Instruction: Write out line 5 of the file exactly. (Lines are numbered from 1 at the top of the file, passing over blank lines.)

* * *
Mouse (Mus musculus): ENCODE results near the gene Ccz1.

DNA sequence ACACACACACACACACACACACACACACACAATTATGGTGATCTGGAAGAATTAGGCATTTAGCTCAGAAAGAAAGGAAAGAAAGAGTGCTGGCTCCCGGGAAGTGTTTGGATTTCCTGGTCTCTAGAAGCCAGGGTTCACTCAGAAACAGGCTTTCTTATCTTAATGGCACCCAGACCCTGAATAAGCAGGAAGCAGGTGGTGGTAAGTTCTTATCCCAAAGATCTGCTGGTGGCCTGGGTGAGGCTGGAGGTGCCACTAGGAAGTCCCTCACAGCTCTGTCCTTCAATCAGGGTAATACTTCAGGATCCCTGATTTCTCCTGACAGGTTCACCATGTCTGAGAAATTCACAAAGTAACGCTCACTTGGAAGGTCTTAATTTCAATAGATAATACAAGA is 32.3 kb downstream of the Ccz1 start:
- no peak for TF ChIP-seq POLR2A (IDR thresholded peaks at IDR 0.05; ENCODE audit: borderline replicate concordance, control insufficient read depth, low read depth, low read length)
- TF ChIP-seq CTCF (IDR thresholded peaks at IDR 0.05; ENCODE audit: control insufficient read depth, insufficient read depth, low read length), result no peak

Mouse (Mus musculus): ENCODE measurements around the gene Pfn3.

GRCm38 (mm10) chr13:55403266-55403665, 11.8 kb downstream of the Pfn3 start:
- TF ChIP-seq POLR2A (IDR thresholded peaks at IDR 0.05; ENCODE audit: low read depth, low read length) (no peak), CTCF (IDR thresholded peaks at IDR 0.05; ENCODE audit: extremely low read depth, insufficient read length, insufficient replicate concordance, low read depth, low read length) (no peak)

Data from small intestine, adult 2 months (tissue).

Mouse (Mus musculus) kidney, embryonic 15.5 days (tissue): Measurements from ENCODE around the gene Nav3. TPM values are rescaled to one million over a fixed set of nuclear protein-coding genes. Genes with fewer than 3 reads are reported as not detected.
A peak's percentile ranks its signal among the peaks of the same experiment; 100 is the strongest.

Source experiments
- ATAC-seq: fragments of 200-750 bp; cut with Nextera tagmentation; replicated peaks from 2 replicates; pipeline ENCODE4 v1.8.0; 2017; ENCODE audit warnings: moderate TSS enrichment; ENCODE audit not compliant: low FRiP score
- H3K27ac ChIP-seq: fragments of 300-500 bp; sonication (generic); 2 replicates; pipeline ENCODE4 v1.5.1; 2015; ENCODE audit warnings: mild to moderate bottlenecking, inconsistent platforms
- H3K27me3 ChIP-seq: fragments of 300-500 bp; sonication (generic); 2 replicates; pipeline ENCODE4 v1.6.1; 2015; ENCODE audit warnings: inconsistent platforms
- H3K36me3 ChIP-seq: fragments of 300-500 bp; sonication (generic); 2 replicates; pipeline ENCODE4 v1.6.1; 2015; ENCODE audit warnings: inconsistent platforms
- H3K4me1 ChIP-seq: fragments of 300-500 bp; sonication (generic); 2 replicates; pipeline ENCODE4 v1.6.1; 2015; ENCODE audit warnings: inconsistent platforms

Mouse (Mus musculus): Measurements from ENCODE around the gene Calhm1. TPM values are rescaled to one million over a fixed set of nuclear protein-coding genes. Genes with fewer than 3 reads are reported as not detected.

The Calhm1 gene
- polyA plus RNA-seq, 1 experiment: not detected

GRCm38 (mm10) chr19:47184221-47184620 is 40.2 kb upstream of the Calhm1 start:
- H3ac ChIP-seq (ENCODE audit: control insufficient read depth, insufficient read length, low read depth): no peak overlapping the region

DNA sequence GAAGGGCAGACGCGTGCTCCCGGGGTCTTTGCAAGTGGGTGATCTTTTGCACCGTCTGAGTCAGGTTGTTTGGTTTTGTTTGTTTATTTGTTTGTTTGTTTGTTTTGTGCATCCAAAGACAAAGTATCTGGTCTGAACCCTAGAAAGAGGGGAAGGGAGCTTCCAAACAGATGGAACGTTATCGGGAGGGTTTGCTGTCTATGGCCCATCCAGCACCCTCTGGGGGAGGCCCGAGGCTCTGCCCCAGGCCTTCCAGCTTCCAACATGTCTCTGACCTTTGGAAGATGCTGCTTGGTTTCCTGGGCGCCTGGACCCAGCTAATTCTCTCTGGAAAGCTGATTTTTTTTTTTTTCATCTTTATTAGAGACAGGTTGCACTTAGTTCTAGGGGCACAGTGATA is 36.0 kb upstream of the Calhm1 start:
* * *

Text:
Mouse (Mus musculus): ENCODE measurements around the gene Pfn3.